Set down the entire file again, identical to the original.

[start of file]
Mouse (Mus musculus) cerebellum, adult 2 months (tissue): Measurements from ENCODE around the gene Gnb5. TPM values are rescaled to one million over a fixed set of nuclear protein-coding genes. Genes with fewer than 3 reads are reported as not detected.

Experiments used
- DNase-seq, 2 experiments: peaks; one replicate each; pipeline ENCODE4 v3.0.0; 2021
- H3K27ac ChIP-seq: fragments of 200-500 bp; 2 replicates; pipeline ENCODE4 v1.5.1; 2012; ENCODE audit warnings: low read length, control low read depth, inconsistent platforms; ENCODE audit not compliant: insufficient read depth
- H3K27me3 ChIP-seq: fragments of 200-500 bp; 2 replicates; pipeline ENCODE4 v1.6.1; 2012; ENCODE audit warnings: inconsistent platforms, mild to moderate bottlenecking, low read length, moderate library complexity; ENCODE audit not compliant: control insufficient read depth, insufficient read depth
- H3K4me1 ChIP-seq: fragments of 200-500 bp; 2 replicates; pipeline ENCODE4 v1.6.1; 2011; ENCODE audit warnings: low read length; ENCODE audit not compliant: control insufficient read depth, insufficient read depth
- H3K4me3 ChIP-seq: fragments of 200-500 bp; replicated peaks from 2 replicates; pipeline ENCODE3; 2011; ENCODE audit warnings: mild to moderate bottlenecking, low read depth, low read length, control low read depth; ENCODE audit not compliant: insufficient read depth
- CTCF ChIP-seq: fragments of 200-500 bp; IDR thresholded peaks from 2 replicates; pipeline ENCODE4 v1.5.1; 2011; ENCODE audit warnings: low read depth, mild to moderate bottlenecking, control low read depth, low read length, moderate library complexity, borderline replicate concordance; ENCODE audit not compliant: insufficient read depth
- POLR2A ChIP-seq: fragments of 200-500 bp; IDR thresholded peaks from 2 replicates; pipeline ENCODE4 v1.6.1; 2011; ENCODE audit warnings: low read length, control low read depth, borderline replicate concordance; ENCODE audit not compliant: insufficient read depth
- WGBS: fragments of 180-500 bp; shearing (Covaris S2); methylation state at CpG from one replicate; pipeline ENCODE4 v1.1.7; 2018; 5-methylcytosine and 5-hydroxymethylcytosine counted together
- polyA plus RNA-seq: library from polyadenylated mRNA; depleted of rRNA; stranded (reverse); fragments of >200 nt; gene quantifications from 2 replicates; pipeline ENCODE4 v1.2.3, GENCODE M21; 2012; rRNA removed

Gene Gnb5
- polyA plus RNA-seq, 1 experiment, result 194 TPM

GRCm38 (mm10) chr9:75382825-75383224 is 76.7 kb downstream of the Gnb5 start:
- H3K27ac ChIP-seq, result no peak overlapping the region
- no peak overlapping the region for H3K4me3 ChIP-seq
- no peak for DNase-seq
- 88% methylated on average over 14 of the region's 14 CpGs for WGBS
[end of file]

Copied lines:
Mouse (Mus musculus) cerebellum, adult 2 months (tissue): Measurements from ENCODE around the gene Gnb5. TPM values are rescaled to one million over a fixed set of nuclear protein-coding genes. Genes with fewer than 3 reads are reported as not detected.

Experiments used
- DNase-seq, 2 experiments: peaks; one replicate each; pipeline ENCODE4 v3.0.0; 2021
- H3K27ac ChIP-seq: fragments of 200-500 bp; 2 replicates; pipeline ENCODE4 v1.5.1; 2012; ENCODE audit warnings: low read length, control low read depth, inconsistent platforms; ENCODE audit not compliant: insufficient read depth
- H3K27me3 ChIP-seq: fragments of 200-500 bp; 2 replicates; pipeline ENCODE4 v1.6.1; 2012; ENCODE audit warnings: inconsistent platforms, mild to moderate bottlenecking, low read length, moderate library complexity; ENCODE audit not compliant: control insufficient read depth, insufficient read depth
- H3K4me1 ChIP-seq: fragments of 200-500 bp; 2 replicates; pipeline ENCODE4 v1.6.1; 2011; ENCODE audit warnings: low read length; ENCODE audit not compliant: control insufficient read depth, insufficient read depth
- H3K4me3 ChIP-seq: fragments of 200-500 bp; replicated peaks from 2 replicates; pipeline ENCODE3; 2011; ENCODE audit warnings: mild to moderate bottlenecking, low read depth, low read length, control low read depth; ENCODE audit not compliant: insufficient read depth
- CTCF ChIP-seq: fragments of 200-500 bp; IDR thresholded peaks from 2 replicates; pipeline ENCODE4 v1.5.1; 2011; ENCODE audit warnings: low read depth, mild to moderate bottlenecking, control low read depth, low read length, moderate library complexity, borderline replicate concordance; ENCODE audit not compliant: insufficient read depth
- POLR2A ChIP-seq: fragments of 200-500 bp; IDR thresholded peaks from 2 replicates; pipeline ENCODE4 v1.6.1; 2011; ENCODE audit warnings: low read length, control low read depth, borderline replicate concordance; ENCODE audit not compliant: insufficient read depth
- WGBS: fragments of 180-500 bp; shearing (Covaris S2); methylation state at CpG from one replicate; pipeline ENCODE4 v1.1.7; 2018; 5-methylcytosine and 5-hydroxymethylcytosine counted together
- polyA plus RNA-seq: library from polyadenylated mRNA; depleted of rRNA; stranded (reverse); fragments of >200 nt; gene quantifications from 2 replicates; pipeline ENCODE4 v1.2.3, GENCODE M21; 2012; rRNA removed

Gene Gnb5
- polyA plus RNA-seq, 1 experiment, result 194 TPM

GRCm38 (mm10) chr9:75382825-75383224 is 76.7 kb downstream of the Gnb5 start:
- H3K27ac ChIP-seq, result no peak overlapping the region
- no peak overlapping the region for H3K4me3 ChIP-seq
- no peak for DNase-seq
- 88% methylated on average over 14 of the region's 14 CpGs for WGBS